The Oppy staff is proud to continue a new feature for the paper called “Stern Somebody,” telling the stories of remarkable classmates and how they became the exceptional people they are today.
Back in the before times, when classes actually met in person, I strolled into orientation thinking I had a pretty fun object for the grown-up Show and Tell all Sternies have to prepare for. Then Madeline Grimes, the second person to present in my block, stood up in front of the room.
“This is a program from the first time I played Carnegie Hall,” she said.
It was that moment when I realized the ticket stub from my first baseball game didn’t have quite the same pizzazz I thought it had. Much like my beloved Mets, you can’t win them all.
You also don’t get to perform in one of the world’s great venues all that often. Madeline, a flutist, has done it multiple times, a remarkable achievement in the eyes of your typical 13th-chair trumpeter who hasn’t picked up his instrument in 18 years, just to pick a totally hypothetical example. Stern has no shortage of impressive students with remarkable accomplishments, but playing arguably the most prestigious theatre in America is a cut above.
Madeline spoke with The Oppy recently to discuss her career goals, Al Bundy, and how she got to Carnegie Hall. And no, it wasn’t just practice.
Some answers have been edited for clarity.
Most important question first: As an Ohio native – you’re from Ohio, right? – best buckeye: the tree, the college football player or the chocolate and peanut butter candy?
You got it. I grew up in a rural town about 25 miles from the post-industrial, down-to-earth, tech-incubator-with-a-Midwestern-twist city of Youngstown, Ohio. Peanut butter dipped in chocolate? Is there really any competition? Don’t even get me started on Youngstown Cookie Tables.
The correct answer was obviously the candy, Madeline. Anyway, now that we’ve got that settled, you’ve done something most Sternies will never achieve, and that’s performing on stage at Carnegie Hall — more than once. Tell us how that happened the first time around?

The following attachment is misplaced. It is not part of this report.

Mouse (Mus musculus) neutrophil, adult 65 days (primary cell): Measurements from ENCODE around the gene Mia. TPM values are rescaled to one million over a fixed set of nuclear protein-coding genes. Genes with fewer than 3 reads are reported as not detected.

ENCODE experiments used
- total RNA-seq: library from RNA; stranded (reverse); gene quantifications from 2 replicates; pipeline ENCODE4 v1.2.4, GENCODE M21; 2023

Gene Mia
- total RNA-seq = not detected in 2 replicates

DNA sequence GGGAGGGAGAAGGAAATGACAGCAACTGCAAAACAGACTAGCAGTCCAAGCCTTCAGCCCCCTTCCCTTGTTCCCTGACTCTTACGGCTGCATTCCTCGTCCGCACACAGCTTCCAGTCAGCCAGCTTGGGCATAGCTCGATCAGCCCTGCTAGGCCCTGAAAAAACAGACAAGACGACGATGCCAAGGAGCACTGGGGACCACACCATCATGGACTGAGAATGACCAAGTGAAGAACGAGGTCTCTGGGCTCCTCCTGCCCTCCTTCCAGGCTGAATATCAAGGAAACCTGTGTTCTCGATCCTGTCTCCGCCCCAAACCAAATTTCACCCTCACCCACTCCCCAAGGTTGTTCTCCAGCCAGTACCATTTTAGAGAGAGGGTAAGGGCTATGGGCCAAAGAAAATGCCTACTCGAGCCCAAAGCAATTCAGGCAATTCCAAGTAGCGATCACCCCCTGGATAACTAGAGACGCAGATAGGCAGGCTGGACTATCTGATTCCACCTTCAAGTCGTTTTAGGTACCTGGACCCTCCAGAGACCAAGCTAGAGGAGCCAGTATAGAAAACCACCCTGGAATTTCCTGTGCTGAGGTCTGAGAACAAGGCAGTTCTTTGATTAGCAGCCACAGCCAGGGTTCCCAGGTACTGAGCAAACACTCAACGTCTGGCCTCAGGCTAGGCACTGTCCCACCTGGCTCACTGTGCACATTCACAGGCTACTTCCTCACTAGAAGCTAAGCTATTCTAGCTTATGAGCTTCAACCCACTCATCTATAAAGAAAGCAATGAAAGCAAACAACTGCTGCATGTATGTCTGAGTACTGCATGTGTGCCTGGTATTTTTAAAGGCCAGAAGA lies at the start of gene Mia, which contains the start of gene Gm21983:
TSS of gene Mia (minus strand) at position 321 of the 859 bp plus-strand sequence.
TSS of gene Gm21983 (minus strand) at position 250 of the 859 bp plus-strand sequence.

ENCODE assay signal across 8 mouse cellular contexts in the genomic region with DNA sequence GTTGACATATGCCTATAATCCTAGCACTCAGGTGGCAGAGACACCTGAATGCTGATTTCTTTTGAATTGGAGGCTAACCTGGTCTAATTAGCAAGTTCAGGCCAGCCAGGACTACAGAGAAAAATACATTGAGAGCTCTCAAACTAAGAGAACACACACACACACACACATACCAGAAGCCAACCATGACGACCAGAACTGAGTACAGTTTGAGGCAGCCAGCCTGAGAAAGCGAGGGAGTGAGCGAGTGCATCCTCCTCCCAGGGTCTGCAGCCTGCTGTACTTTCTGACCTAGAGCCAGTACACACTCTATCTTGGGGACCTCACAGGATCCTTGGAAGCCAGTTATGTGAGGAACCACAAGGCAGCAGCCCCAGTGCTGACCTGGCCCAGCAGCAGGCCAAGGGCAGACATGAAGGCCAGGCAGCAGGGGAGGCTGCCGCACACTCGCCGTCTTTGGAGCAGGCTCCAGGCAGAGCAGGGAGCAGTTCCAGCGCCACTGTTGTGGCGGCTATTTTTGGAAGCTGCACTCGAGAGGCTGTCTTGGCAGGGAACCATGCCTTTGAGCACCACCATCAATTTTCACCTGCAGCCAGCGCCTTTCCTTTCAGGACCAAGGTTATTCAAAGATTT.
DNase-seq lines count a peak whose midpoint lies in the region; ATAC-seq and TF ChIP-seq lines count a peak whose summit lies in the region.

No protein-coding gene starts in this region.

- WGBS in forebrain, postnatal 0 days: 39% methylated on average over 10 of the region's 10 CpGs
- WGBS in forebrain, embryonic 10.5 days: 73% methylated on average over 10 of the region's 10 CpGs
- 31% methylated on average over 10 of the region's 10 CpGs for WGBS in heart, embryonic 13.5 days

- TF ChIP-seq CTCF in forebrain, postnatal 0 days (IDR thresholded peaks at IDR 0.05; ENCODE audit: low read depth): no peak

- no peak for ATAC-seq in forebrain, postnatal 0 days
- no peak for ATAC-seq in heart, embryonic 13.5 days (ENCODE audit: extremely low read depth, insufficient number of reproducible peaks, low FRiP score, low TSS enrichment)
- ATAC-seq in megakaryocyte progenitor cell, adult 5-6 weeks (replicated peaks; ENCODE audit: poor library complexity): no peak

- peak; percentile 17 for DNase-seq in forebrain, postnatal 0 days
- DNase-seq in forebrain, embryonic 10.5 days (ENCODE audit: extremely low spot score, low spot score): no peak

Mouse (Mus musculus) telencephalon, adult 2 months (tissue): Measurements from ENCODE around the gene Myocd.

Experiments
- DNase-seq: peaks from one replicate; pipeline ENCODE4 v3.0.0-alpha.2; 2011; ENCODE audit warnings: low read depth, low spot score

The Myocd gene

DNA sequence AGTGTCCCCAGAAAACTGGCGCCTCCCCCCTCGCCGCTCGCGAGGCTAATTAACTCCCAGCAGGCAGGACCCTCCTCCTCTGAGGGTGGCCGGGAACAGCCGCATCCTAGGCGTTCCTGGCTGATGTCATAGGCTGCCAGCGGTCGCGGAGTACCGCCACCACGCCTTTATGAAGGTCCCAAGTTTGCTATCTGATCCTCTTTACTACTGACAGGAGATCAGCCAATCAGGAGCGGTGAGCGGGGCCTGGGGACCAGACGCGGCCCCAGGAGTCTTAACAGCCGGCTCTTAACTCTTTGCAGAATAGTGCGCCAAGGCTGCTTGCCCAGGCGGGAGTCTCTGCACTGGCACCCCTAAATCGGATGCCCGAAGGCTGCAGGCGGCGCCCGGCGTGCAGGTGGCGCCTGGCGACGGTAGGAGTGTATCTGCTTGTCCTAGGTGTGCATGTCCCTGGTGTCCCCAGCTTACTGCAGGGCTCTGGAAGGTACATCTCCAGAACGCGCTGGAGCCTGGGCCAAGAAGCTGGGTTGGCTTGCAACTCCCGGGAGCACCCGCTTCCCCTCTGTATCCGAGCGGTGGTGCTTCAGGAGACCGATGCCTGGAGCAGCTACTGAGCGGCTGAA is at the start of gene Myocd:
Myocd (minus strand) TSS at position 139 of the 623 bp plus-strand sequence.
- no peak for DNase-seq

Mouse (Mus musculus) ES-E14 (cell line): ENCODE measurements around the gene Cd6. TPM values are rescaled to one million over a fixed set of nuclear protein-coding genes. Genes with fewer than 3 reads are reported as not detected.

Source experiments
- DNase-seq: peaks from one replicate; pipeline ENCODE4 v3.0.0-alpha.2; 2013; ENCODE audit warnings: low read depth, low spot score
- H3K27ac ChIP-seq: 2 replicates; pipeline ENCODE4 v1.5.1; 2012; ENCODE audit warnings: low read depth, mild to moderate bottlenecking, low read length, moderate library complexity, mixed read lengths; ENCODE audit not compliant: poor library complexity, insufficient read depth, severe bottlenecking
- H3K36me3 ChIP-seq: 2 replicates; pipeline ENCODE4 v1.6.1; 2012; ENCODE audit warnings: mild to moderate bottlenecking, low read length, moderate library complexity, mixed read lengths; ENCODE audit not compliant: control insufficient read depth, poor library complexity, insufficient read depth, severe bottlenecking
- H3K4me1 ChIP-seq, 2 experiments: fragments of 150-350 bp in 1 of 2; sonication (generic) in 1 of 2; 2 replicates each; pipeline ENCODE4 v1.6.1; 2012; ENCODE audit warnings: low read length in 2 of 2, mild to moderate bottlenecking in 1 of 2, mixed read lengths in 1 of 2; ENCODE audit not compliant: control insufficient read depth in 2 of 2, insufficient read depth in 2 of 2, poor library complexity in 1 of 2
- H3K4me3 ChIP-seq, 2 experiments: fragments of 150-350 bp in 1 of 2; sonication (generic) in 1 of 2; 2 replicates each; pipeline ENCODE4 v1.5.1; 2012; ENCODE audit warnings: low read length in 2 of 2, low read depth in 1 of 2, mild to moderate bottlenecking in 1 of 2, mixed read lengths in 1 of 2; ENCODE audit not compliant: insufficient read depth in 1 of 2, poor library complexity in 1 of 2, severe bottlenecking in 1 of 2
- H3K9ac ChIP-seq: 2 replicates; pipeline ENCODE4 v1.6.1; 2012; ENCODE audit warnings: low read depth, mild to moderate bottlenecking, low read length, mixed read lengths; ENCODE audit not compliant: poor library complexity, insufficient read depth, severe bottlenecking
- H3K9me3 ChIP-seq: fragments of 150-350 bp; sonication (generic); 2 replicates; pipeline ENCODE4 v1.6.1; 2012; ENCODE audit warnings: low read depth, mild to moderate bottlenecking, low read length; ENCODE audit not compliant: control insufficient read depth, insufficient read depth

As a member of the Youngstown Symphony Youth Orchestra (YSYO), I rehearsed every Monday night with other high school musicians who would go on not only to win auditions with the United States Army Band, The U.S. Army Blues, and The U.S. Navy Fleet Band but also to become doctors, educators, economists, writers, arts administrators – it’s amazing to think of the talent I was surrounded by both then and, if we were to reconvene, now.
One February evening, another flutist was absent from rehearsal because she was performing at Carnegie Hall; when I congratulated her the following week, she invited me to send a recorded audition to the American High School Honors Performance Series, a performance program for young musicians from around the world. With help and encouragement from my family and the YSYO director (and now lifelong friend), Dr. Stephen L. Gage, I applied and was accepted later that year.
How many people make jokes about you practicing to get there whenever this comes up?
I’ve lost count, but I don’t mind. Clichés are clichés for a reason!
How long did it take for that to get old?
Surprisingly, it hasn’t. The friends and memories I have from these experiences mean the world to me. I couldn’t imagine my life without what the many hours in the practice room have brought.
Do I even want to know how many hours you really did practice?
When preparing for a concerto competition at Youngstown State University, a couple of friends and I would stay at the Dana School of Music late into the night rehearsing for and critiquing each other. Sometimes we dozed off in our practice rooms. From learning fingering charts on the floor of my childhood bedroom to skipping lunch to practicing scales in the high school band room library (a 10-square-foot closet), I have always appreciated alone time and what can be learned from reflecting on continuous improvement.
What was it like the first time? Overwhelming? Angst-inducing? Or were you totally cool?
I played the flute solo in Holst’s Suite in Eb, Movement I: “Chaconne” and there’s not much that compares to being 16 and standing up at the end of a piece when the conductor gestures for you at Carnegie Hall. Taking in the sold-out venue and my family whistling and waving, I was sure I was going to pass out onstage. Thankfully, this did not happen, and I was able to focus my energy on remembering the warm lights, bright red velvet seats, the support of my peers, and the glowing feeling of the moment.
Was it different the second or third time? Is there a number of performances when someone finally becomes comfortable playing on one of the world’s most famous stages?